In closed societies, this surveillance is cast as being about "national security"; the true function is to keep citizens docile and inhibit their activism and dissent.

5. Harass citizens' groups

The fifth thing you do is related to step four - you infiltrate and harass citizens' groups. It can be trivial: a church in Pasadena, whose minister preached that Jesus was in favour of peace, found itself being investigated by the Internal Revenue Service, while churches that got Republicans out to vote, which is equally illegal under US tax law, have been left alone.

Other harassment is more serious: the American Civil Liberties Union reports that thousands of ordinary American anti-war, environmental and other groups have been infiltrated by agents: a secret Pentagon database includes more than four dozen peaceful anti-war meetings, rallies or marches by American citizens in its category of 1,500 "suspicious incidents". The equally secret Counterintelligence Field Activity (Cifa) agency of the Department of Defense has been gathering information about domestic organisations engaged in peaceful political activities: Cifa is supposed to track "potential terrorist threats" as it watches ordinary US citizen activists. A little-noticed new law has redefined activism such as animal rights protests as "terrorism". So the definition of "terrorist" slowly expands to include the opposition.

6. Engage in arbitrary detention and release

This scares people. It is a kind of cat-and-mouse game. Nicholas D Kristof and Sheryl WuDunn, the investigative reporters who wrote China Wakes: the Struggle for the Soul of a Rising Power, describe pro-democracy activists in China, such as Wei Jingsheng, being arrested and released many times. In a closing or closed society there is a "list" of dissidents and opposition leaders: you are targeted in this way once you are on the list, and it is hard to get off the list.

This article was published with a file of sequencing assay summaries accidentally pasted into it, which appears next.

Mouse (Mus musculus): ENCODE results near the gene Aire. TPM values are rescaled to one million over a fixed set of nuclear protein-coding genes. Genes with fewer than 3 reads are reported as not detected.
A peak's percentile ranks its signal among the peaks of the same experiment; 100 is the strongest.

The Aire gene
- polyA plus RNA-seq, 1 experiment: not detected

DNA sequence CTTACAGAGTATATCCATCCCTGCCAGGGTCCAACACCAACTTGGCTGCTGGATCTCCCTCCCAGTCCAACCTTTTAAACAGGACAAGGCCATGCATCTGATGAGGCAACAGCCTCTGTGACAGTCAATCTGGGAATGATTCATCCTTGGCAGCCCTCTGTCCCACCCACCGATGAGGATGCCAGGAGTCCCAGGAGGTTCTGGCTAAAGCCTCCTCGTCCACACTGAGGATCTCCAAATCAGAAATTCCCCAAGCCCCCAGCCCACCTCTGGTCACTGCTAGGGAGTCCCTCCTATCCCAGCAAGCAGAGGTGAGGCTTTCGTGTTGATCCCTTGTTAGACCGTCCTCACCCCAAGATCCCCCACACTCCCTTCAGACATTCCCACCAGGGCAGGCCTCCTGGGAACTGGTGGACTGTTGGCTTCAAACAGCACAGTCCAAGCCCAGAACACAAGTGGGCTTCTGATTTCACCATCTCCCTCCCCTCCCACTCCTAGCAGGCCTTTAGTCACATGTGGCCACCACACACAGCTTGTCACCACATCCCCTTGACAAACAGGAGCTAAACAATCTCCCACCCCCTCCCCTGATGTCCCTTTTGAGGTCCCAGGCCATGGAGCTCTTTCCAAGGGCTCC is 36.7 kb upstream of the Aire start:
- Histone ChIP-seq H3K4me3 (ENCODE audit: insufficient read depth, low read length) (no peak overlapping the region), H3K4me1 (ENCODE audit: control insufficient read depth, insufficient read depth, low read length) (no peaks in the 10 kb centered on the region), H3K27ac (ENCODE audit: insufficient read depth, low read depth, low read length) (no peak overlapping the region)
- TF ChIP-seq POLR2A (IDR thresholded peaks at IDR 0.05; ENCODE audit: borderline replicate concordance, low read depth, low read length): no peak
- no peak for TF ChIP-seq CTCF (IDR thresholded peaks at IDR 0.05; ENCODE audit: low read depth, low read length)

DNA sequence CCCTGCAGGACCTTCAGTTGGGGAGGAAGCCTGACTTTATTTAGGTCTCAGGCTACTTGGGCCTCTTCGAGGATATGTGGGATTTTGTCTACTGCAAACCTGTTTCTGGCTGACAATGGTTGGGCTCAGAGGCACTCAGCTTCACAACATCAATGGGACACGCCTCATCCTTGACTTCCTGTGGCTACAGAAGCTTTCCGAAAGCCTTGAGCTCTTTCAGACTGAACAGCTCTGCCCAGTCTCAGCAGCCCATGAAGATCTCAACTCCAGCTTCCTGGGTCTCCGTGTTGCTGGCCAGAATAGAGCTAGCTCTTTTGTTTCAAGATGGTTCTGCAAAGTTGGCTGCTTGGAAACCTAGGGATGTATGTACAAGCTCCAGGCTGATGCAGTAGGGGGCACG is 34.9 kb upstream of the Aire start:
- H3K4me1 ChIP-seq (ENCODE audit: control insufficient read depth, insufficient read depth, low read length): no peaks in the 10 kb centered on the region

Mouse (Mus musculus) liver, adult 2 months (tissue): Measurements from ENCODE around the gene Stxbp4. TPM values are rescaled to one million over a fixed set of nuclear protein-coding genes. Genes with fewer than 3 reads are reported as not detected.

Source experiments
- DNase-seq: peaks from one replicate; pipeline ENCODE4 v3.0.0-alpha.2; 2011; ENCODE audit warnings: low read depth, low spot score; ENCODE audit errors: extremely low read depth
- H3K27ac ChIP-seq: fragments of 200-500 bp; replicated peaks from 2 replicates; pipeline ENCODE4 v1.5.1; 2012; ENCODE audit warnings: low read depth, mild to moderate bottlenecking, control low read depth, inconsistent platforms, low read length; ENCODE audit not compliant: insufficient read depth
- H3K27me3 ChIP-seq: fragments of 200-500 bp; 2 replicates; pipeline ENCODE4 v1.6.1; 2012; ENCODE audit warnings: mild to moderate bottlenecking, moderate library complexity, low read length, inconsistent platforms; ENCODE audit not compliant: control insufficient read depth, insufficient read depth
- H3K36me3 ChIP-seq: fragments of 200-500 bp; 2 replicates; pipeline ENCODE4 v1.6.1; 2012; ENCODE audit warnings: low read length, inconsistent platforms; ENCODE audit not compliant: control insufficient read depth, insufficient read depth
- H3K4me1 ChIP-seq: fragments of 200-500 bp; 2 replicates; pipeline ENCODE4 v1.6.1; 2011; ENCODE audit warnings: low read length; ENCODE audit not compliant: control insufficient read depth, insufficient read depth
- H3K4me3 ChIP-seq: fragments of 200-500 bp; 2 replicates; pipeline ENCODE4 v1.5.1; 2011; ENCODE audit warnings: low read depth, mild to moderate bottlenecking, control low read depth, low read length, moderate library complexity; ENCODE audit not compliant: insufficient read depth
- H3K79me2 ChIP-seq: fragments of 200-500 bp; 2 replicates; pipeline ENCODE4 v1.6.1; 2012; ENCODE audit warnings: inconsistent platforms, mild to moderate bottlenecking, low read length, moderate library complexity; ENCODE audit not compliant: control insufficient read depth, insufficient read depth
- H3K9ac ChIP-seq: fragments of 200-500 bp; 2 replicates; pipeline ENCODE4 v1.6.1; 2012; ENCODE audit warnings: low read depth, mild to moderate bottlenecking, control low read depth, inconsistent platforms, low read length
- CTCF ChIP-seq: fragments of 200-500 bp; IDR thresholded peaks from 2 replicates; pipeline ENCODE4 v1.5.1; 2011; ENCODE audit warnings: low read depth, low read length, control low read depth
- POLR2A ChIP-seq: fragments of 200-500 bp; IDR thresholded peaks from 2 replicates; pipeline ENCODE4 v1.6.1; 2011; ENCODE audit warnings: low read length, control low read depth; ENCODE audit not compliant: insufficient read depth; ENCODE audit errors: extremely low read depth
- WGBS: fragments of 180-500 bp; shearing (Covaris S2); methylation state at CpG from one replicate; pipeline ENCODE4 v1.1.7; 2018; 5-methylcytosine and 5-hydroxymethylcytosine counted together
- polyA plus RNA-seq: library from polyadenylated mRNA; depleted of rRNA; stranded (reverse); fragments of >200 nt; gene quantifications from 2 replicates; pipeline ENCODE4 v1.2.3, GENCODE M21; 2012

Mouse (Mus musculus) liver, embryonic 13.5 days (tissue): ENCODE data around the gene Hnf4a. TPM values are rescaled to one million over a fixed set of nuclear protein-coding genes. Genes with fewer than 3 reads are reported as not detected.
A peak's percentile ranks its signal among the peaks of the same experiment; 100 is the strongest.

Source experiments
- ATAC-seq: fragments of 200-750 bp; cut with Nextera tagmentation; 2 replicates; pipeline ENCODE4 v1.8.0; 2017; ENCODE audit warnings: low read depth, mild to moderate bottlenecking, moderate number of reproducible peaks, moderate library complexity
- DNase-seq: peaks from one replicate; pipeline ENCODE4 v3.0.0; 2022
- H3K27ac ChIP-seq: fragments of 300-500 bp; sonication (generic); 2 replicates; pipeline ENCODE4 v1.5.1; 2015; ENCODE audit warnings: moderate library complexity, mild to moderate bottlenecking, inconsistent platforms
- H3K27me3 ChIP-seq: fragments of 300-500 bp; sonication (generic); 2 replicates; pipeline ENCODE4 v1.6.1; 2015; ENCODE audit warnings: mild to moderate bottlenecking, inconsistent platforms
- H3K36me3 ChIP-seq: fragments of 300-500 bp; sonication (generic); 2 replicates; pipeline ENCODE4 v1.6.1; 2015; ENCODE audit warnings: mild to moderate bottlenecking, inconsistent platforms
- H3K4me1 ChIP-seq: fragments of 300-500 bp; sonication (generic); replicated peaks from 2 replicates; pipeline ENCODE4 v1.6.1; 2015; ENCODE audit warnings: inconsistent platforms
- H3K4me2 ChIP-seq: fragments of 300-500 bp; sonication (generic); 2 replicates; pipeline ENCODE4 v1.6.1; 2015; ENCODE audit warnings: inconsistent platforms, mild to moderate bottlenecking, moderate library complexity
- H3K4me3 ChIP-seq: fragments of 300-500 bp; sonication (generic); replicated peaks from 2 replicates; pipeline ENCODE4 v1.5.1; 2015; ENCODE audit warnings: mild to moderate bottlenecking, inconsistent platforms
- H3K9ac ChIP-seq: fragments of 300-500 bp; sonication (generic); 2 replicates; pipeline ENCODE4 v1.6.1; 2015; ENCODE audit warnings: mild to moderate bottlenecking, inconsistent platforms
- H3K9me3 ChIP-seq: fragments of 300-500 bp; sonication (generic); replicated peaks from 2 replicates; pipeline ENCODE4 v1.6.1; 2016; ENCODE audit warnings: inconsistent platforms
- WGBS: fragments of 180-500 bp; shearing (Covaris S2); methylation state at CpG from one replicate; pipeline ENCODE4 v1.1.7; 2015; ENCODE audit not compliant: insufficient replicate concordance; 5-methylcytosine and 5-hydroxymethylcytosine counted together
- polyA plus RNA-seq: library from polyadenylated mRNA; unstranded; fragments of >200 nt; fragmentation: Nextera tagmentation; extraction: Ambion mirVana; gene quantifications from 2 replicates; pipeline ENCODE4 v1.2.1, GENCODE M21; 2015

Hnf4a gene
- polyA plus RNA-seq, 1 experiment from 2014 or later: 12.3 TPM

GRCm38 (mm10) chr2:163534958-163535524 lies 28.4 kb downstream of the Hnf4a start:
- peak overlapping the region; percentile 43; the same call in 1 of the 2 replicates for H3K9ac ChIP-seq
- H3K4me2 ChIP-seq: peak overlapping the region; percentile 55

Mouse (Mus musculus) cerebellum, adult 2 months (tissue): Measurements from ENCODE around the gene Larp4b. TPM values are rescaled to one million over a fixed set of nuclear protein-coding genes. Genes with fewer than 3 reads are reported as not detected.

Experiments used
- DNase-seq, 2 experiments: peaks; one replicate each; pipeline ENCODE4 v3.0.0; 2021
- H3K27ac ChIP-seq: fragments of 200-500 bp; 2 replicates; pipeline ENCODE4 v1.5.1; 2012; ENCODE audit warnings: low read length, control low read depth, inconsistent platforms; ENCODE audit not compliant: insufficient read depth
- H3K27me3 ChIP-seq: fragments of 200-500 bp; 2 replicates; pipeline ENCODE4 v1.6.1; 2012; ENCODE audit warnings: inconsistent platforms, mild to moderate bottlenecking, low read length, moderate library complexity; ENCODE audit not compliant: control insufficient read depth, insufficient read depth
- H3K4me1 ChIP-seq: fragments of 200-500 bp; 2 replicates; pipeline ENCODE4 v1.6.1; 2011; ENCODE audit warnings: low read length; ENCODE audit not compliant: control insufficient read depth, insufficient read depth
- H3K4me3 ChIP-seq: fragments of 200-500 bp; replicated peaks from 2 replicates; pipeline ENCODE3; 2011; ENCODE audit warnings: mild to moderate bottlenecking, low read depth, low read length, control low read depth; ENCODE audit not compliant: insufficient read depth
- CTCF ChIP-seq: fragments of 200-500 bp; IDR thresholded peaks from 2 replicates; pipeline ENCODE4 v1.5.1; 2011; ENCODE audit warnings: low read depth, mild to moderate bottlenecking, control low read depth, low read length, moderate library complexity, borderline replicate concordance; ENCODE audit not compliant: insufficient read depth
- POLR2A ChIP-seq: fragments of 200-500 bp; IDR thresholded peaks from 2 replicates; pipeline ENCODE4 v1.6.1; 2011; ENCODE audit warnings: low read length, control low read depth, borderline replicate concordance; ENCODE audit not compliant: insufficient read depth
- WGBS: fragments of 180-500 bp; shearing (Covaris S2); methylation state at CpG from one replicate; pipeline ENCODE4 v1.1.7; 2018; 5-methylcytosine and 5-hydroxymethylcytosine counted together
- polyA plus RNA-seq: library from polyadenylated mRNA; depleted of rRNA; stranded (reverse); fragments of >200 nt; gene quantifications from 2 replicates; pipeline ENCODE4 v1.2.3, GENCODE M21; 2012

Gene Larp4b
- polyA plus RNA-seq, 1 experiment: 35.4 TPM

In 2004, America's Transportation Security Administration confirmed that it had a list of passengers who were targeted for security searches or worse if they tried to fly. People who have found themselves on the list? Two middle-aged women peace activists in San Francisco; liberal Senator Edward Kennedy; a member of Venezuela's government - after Venezuela's president had criticised Bush; and thousands of ordinary US citizens.

Professor Walter F Murphy is emeritus of Princeton University; he is one of the foremost constitutional scholars in the nation and author of the classic Constitutional Democracy. Murphy is also a decorated former marine, and he is not even especially politically liberal. But on March 1 this year, he was denied a boarding pass at Newark, "because I was on the Terrorist Watch list".